What is the Concept Behind Rounding-off?
The concept of rounding-off was developed to get the approximate value of numbers in decimal because any number like 23.1345 would look odd but when we can make it simpler to 23.13 i.e., to the nearest hundredth value. Thus, rounding off makes the long decimal numbers easier to remember.
We stated that rounding-off is similar to approximation and we represent it by a symbol ≈, which is a short way to display the round-off of any number because the math works more on symbols than prolonged statements.
Now, let us get through the process of finding the round-off of a number to the nearest hundredth with solved examples.
Process to Round-off to the Nearest Hundredth
In Maths, the decimal numbers are the numbers that rely on the powers of 10, which means when we move from left to right, the place value of the number gets divided by 10.
Hence, the place value system is the best method to determine the tenths, hundredths, thousandths, and so on of the digits of any given number.
Here, tenth means 1/10, hundredth means 1/100, thousandth means 1/1000, and so on.
What is the Hundredth of a Number?
The image you can see below clearly shows the place value of a decimal number.
Image: Representation of the hundredth place of a decimal number?
So, the digits to the left are 5 and 1, where 1 is at the one’s place and 5 is at the tens place, which means from right to left, the place value increases. Whereas going from left to right after the decimal point, we notice that the place value of ‘0’ is at tenths place or1/10, 4 at hundredths place or 4/100, 8 is at thousandths place or 8/1000, and so on.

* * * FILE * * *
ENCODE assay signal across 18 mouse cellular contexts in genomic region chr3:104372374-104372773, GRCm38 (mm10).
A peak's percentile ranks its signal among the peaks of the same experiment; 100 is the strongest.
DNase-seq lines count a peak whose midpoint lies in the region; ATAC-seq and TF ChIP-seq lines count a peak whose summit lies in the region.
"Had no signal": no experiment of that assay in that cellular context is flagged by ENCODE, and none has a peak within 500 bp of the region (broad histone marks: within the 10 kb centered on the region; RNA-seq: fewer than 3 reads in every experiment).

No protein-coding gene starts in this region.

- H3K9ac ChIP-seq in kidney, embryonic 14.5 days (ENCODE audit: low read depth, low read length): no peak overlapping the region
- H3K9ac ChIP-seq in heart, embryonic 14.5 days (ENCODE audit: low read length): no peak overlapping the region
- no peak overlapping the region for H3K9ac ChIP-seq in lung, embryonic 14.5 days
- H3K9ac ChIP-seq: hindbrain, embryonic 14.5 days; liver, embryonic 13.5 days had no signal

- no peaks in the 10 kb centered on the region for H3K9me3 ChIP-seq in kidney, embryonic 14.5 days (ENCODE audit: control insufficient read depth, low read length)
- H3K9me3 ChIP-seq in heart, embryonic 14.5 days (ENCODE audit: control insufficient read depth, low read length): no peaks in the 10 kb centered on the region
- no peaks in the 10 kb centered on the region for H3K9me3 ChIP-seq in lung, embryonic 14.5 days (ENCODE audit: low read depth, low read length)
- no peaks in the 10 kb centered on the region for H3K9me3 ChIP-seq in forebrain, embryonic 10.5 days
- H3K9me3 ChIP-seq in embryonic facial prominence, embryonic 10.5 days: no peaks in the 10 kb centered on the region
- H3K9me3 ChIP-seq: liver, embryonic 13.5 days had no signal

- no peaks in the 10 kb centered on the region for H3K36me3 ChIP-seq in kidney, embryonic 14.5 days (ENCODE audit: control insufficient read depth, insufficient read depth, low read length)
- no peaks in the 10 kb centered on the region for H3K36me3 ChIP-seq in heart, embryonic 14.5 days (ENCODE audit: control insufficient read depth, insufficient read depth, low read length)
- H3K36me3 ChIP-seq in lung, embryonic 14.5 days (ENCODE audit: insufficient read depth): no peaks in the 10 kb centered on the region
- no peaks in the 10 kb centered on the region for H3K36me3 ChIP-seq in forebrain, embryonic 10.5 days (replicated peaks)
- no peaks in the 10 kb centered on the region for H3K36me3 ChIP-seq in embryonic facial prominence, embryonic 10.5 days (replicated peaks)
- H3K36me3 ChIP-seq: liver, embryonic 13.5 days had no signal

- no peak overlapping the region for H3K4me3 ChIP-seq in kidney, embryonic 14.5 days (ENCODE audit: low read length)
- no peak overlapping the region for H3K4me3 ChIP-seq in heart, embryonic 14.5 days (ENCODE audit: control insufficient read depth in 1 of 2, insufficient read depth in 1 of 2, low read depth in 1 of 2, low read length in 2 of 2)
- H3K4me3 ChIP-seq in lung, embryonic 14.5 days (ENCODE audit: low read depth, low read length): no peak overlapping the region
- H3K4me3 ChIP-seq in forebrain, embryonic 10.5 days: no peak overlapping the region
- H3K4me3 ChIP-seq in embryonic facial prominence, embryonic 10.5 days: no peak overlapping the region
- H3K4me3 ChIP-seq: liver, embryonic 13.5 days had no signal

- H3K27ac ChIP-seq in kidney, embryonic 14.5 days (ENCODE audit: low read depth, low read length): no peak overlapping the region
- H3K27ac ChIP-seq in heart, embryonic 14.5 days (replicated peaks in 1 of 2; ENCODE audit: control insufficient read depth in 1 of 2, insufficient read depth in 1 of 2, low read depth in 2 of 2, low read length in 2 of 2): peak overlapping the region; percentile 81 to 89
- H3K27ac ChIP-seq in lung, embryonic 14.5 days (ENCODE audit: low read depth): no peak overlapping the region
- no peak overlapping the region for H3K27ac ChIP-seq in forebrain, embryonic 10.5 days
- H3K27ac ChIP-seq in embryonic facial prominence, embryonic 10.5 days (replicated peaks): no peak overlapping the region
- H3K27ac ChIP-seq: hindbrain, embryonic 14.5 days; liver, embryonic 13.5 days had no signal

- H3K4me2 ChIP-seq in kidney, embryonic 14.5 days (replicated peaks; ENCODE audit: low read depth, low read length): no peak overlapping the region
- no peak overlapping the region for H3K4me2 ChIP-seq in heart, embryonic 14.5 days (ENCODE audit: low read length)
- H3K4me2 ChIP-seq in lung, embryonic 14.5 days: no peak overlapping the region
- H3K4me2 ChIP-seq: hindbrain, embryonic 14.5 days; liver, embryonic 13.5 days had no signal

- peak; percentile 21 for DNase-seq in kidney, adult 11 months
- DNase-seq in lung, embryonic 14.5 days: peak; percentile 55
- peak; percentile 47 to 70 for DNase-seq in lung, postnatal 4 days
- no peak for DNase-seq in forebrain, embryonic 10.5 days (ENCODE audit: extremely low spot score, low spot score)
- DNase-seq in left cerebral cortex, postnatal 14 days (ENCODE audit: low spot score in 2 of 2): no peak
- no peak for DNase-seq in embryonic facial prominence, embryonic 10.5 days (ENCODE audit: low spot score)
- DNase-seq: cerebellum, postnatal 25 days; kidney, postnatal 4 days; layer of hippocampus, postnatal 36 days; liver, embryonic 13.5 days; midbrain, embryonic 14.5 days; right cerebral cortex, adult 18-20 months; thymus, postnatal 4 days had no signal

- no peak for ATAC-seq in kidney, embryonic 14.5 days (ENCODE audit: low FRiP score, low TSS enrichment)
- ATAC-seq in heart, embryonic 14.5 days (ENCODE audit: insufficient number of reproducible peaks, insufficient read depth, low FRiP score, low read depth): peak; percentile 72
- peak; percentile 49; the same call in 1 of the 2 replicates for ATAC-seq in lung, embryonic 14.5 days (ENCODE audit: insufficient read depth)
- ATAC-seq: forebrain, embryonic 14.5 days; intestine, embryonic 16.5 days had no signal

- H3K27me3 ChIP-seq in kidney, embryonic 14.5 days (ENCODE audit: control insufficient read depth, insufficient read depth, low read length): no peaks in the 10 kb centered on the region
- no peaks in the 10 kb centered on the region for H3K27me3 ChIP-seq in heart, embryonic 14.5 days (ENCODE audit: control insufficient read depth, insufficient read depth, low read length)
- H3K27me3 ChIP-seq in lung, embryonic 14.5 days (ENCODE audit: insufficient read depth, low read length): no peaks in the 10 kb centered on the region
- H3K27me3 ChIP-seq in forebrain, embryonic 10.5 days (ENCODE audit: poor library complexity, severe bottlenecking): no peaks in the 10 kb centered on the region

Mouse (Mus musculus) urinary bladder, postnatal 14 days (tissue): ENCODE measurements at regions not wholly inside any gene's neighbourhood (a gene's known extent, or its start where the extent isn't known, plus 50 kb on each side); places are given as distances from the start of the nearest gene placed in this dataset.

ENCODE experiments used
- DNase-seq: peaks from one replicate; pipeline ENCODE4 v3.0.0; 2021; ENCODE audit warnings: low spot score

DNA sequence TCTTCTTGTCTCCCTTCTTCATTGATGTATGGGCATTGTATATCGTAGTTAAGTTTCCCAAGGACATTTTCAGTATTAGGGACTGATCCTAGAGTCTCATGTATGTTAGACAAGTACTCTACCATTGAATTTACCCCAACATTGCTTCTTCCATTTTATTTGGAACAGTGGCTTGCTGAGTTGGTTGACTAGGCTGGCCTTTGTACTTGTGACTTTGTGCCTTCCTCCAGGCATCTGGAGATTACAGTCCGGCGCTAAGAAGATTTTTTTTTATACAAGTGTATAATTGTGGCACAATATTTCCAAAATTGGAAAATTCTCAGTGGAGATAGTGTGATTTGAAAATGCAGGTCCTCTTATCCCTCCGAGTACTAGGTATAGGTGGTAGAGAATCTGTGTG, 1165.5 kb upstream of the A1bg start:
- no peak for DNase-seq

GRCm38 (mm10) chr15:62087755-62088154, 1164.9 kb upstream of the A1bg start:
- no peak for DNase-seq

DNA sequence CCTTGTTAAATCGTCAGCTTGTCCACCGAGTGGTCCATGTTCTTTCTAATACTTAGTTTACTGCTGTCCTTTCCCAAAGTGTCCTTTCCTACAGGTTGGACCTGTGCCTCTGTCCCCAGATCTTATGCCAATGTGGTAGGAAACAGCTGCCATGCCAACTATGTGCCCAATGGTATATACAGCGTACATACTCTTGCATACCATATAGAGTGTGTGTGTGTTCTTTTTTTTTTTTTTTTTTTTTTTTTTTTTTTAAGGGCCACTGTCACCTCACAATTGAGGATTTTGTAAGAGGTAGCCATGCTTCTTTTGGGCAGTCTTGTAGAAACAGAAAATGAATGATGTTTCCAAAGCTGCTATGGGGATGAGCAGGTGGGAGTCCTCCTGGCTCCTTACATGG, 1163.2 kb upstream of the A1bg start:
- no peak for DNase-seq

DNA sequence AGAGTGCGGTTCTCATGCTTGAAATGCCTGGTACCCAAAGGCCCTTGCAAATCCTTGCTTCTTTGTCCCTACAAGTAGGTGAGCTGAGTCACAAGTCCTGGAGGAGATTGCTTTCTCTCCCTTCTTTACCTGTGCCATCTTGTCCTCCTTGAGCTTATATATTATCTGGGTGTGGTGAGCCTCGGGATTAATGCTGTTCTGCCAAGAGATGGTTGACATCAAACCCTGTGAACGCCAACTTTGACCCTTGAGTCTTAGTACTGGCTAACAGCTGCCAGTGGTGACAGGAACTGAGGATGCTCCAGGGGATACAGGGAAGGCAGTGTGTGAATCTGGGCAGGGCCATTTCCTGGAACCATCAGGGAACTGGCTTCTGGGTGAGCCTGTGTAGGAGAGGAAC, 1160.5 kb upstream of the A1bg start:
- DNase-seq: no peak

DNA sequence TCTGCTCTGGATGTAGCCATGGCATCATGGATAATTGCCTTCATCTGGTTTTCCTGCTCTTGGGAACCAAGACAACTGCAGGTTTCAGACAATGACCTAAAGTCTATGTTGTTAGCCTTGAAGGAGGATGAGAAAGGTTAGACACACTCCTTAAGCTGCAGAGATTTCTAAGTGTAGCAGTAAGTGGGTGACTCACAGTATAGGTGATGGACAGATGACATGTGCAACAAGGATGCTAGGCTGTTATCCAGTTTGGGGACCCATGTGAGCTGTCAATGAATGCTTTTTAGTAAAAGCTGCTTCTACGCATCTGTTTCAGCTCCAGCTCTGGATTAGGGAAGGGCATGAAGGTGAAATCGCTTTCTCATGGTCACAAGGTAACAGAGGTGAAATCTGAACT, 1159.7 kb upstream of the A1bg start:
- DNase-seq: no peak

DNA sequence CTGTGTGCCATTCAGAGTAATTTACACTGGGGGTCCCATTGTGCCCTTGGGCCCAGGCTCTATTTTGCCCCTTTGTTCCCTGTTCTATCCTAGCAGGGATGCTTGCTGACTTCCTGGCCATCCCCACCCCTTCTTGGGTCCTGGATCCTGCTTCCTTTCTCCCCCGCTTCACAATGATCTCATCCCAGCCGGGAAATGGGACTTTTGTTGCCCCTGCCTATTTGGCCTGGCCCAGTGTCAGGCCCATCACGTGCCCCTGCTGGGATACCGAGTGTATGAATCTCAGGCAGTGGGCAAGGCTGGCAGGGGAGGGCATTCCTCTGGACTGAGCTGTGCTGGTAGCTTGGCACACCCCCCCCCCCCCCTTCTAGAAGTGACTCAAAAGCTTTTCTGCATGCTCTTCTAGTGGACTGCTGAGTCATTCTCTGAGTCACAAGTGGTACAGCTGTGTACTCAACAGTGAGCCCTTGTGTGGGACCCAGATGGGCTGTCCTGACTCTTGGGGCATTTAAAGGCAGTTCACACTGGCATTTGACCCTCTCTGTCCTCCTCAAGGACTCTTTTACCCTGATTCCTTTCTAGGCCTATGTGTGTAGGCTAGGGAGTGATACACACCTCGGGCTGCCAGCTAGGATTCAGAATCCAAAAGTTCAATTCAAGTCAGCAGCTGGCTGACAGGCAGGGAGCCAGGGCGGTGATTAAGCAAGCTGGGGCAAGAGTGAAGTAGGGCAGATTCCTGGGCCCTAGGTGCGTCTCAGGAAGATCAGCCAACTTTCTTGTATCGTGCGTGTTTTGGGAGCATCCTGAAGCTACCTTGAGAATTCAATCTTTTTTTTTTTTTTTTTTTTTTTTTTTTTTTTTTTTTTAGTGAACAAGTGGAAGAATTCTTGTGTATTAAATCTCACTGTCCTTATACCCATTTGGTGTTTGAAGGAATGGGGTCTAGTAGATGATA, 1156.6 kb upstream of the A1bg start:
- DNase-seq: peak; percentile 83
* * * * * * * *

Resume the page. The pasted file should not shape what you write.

While rounding the number to its nearest hundredth place, we must follow the given steps:
Let us assume a decimal number: 3.1736
Now, we have to round off the number 3. 1736 to its nearest hundredth value.
Step 1: Firstly, we need to recognise the hundredth digit. (Here, 7 is the digit in the hundredth position or it has the hundredth place value)
Step 2: Now, we proceed with the digit that is just next to the hundredth digit. (Here, 3 is the digit, which is just after the hundredth digit)
Step 3: Now, we need to check whether the digit next to the hundredth place is greater than or equal to 5, round up the hundredth digit, or else round down the hundredth digit. (Here, we notice that 3 is less than 5, so we round down).
Step 4: Since the digit after the hundredth place was lesser than 5 so the digit at the hundredth place remains the same as 6, as 2 is less than 5.
Hence, the number 3.1736 rounds off to its nearest hundredth as 3.17.
Examples of Rounding off to the Nearest Hundredth
Here, 2 is the digit at the hundredth place and the digit just after it is ‘3’ which is lesser than 5, so the 6.1234 rounds off to 6.12
Here, 2 is at the hundredth place and 8 is at the thousandth place which is greater than 5, so here we have a new case when 8 > 5 and ‘2’ at the hundredth place changes to ‘3’. Hence, the round-off to the nearest hundredth becomes 5.13 for 5.1289.
A Fact to Remember:
Approximately equal to sign is often used to indicate rounding of exact numbers, e.g., 9.98 ≈ 10. This sign was introduced by Alfred George Greenhill in 1892.
So, this was all about the round-off concept. The above context explains to us that if the digit at the thousandth place is lesser than 5 then we just take two places after the decimal as such (we did in an example 3.1736). However, when the same digit is greater than 5, we increase the value of the digit at the hundredths place by 1, as we did in the example of 5.1289.
FAQs on How to Round Off a Number to the Nearest Hundredth?
1. Is a decimal also an integer?
We can express any integer in a decimal form. However, the numbers that we express as a decimal are not generally integers. Also, whenever a number has zero after the decimal point is zero (0), it is surely an integer.
2. What are decimal numbers?
We use the decimal numbers for representing the whole numbers on the left side of the decimal (a period) and the fractional parts that are lesser than 1 unit, written at the right side of the decimal. In the nutshell, decimals are the shorthand method for writing the fractions and mixed numbers with denominators that usually are the powers of 10, such as 10, 100, 1000, etc.